Coming Out From Behind the Brick Wall

After seeing the Broadway dancer for 2 weeks, I finally accepted my homosexuality. Until then, I was in denial and thought I could make it through life being the forever bachelor or find some way to be happy with women.

Don’t get me wrong. I still find women attractive. I stop to check them out like any other guy on the street. I still have the urge to hit on them. I just know that it isn’t nearly as good as with a man.

Once I convinced myself this was right, it was time to stop the charade. I realized this is something I needed to share with those closest to me. For 2 weeks, I was always going into the city to meet up with a “girl.” My friends knew I started dating, but no one met “her” or knew anything about “her.”

I decided to start with my sister. She had to love me no matter what. We were family. And, while we don’t have the strongest relationship as far as brothers and sisters go, I knew this was one thing I could count on for her support.

I talked to the dancer that day at work and told him I was coming out to my sister that evening. He was VERY supportive and never put any pressure on me. In fact, in this conversation, I asked him, “Doesn’t it bother you that I’m not out?”

He said, “Everyone has their own timeline and their own life. When you feel it’s right, that’s when you should come out. And no it doesn’t bother me.”

That night, I invited my sister over for dinner. Of course, that’s the night I have to work late, and my plans start to fall apart. But in the end, she came over for a late meal. When we finished, I turned to her and said, “You know the girl I’ve been seeing in the city?… Well this is him.” I turned my computer to her and showed her his facebook page.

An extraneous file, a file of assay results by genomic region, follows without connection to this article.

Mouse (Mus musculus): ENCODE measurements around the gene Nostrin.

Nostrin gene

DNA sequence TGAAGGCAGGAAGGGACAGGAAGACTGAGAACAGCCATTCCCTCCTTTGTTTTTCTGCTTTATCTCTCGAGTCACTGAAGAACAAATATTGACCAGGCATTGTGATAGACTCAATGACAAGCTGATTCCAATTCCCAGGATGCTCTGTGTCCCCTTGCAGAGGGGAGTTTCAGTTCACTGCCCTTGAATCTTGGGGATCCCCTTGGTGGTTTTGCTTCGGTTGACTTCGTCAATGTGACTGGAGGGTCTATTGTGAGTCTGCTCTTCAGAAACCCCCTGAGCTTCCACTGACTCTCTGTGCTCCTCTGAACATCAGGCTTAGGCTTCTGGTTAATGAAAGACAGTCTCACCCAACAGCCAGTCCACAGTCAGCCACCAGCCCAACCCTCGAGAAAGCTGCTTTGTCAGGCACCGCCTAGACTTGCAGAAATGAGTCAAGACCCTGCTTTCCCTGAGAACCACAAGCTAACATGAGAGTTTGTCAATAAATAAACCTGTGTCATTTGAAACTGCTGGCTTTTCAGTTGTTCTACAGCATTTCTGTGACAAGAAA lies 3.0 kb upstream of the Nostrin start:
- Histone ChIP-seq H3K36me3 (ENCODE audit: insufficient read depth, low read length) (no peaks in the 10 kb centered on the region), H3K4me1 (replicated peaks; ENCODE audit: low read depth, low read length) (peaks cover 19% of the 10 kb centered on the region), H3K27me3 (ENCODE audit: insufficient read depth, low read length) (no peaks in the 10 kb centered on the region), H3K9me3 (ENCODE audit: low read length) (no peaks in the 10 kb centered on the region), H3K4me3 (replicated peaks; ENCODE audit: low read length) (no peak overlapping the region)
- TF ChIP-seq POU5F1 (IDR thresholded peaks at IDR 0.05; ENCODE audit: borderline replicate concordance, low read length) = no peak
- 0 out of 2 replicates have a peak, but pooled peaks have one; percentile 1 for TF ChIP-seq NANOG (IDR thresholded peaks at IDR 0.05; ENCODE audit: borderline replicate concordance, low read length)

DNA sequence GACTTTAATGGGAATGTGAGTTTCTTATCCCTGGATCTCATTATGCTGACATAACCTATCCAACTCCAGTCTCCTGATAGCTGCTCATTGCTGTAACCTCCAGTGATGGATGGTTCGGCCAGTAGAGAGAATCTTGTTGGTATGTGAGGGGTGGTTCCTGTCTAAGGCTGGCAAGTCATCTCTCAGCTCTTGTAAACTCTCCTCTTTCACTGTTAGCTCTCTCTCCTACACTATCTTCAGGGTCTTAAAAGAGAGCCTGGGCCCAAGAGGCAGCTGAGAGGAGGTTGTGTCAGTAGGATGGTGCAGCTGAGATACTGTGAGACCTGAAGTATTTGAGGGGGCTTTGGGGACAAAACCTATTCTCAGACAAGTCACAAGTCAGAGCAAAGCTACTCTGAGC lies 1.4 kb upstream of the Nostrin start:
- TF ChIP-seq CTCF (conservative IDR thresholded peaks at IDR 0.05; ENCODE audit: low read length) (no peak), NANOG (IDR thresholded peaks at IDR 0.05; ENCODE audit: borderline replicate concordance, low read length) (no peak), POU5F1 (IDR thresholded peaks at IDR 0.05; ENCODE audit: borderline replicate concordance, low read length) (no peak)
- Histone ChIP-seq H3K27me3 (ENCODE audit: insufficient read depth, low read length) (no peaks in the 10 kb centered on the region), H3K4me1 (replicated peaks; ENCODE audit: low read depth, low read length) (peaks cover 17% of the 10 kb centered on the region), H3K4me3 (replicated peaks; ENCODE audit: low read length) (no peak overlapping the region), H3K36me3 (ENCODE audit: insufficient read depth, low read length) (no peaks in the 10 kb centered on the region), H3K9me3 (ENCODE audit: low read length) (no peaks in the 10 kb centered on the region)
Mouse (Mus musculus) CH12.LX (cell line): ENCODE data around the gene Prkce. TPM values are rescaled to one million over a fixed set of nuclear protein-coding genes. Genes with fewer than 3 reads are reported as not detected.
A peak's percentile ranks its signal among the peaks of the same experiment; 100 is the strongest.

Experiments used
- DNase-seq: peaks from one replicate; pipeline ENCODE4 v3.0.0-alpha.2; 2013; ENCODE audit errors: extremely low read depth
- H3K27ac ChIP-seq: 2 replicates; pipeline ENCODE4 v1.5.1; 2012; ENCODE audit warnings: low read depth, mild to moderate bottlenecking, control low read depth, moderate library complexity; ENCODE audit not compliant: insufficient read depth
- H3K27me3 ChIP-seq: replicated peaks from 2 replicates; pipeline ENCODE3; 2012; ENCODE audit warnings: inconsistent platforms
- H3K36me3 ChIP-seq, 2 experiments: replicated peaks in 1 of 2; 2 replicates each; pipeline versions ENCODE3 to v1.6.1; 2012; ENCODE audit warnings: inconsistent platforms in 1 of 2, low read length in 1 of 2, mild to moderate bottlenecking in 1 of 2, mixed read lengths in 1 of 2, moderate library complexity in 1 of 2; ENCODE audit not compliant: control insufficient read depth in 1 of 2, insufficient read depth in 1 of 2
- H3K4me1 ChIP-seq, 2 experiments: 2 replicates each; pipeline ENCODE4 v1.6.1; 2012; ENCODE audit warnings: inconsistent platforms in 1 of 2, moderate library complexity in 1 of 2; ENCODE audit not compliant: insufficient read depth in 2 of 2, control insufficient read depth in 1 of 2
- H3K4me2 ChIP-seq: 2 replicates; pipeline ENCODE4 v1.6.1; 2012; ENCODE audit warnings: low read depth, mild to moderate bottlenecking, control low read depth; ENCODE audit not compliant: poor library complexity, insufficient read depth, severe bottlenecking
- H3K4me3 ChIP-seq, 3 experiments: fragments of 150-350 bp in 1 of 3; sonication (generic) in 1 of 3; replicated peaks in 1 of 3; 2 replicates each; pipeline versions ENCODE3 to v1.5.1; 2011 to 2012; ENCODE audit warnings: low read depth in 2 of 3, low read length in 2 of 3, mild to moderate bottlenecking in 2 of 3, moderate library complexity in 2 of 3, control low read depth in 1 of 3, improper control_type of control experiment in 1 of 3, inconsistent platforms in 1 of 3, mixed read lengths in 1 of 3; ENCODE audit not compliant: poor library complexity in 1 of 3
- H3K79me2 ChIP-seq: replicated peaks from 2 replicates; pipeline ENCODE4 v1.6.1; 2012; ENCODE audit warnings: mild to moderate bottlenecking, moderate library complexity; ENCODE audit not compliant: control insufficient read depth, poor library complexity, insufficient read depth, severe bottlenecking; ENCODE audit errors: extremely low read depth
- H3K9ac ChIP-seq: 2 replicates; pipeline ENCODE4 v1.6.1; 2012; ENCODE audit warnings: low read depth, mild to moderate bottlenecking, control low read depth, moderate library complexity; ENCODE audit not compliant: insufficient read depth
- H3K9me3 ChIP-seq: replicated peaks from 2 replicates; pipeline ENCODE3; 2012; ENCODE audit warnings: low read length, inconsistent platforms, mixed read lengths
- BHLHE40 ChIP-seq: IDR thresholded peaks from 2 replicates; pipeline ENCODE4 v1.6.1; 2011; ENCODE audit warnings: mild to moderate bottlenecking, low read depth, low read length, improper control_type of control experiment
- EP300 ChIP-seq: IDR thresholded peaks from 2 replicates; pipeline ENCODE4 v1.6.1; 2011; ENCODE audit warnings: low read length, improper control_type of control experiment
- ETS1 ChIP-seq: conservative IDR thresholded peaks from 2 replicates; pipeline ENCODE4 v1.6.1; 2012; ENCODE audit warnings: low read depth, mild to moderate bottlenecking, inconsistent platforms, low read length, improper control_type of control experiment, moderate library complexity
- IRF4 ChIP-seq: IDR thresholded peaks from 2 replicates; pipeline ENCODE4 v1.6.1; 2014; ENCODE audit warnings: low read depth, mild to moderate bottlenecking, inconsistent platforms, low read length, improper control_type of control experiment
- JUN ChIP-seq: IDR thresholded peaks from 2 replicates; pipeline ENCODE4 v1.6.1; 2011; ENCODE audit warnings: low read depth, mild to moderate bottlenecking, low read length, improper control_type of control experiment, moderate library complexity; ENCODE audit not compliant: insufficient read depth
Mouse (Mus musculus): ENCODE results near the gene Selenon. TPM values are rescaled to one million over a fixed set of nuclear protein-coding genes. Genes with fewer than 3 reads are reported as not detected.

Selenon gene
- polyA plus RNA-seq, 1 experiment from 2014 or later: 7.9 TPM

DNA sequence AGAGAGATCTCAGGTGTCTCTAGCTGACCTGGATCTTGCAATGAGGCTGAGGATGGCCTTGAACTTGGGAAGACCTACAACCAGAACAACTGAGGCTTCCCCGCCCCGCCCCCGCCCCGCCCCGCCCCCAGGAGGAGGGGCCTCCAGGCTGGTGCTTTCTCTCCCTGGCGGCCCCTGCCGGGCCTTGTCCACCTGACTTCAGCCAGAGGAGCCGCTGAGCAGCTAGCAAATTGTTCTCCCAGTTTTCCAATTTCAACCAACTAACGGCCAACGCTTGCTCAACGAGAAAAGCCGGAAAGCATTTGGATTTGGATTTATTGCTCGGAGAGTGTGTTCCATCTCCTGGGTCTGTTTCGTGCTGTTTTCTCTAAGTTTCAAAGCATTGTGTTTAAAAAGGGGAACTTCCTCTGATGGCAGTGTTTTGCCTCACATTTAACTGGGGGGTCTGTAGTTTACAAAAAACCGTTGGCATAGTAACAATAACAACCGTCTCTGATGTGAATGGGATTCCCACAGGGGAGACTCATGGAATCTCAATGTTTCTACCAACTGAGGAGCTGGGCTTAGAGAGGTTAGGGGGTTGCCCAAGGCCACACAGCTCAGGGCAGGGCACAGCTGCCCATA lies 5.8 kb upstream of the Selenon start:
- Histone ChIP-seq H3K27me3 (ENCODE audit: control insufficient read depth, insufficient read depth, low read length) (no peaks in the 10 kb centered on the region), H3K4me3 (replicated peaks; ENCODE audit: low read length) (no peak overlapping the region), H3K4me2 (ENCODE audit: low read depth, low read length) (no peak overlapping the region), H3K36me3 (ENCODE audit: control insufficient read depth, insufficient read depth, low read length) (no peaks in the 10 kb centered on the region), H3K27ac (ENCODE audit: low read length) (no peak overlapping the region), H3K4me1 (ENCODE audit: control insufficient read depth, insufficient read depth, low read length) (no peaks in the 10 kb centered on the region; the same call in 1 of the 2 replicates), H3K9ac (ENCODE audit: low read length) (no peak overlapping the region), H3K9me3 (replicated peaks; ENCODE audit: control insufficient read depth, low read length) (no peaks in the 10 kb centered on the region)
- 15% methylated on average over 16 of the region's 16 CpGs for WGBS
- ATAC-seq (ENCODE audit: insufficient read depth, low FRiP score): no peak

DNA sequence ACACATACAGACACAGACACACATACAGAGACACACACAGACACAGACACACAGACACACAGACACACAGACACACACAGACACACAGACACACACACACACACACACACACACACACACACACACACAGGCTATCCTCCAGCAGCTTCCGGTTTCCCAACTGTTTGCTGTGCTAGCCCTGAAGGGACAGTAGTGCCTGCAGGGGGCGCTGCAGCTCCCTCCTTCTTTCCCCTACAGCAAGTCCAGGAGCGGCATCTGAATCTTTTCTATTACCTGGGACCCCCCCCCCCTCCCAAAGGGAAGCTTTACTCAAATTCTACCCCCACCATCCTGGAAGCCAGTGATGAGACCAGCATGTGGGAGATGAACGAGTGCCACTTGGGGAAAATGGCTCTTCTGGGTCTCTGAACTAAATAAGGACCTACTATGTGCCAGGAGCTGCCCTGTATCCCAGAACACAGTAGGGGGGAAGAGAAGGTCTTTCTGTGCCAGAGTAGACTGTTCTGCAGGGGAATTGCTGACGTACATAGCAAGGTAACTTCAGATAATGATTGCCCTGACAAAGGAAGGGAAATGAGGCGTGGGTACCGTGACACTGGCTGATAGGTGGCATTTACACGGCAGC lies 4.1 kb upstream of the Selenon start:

Her face showed a bit of shock. I just blindside her with some heavy information. But after a few seconds, she simply nodded. What happened immediately following is a blank for me. I was in a different world. Saying it out loud, even if I never uttered the words, “I’m gay,” was hitting me like a ton of bricks.

Afterwords, we went into my room and talked for 2 hours. She asked me a lot of questions like when did I know, how did we met, etc. It felt really good to finally have someone to share this happiness with. I just remember saying, “I’m finally really happy,” and “It just feels right.”

Then she asked the big question, “So, when are you going to tell mom and dad?”

She was a good practice run for telling my parents, but I would soon come to the realization that nothing could prepare me for that situation…

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  1. #1 by Jon from Toronto on January 30, 2016 - 12:15 PM

    It always helps having a great support system. The first person I ever said the words, “I’m gay,” to, was partially blindsided because I told her just as we were about to part ways for the night. Nonetheless, it was such a relief being able to have that talk.

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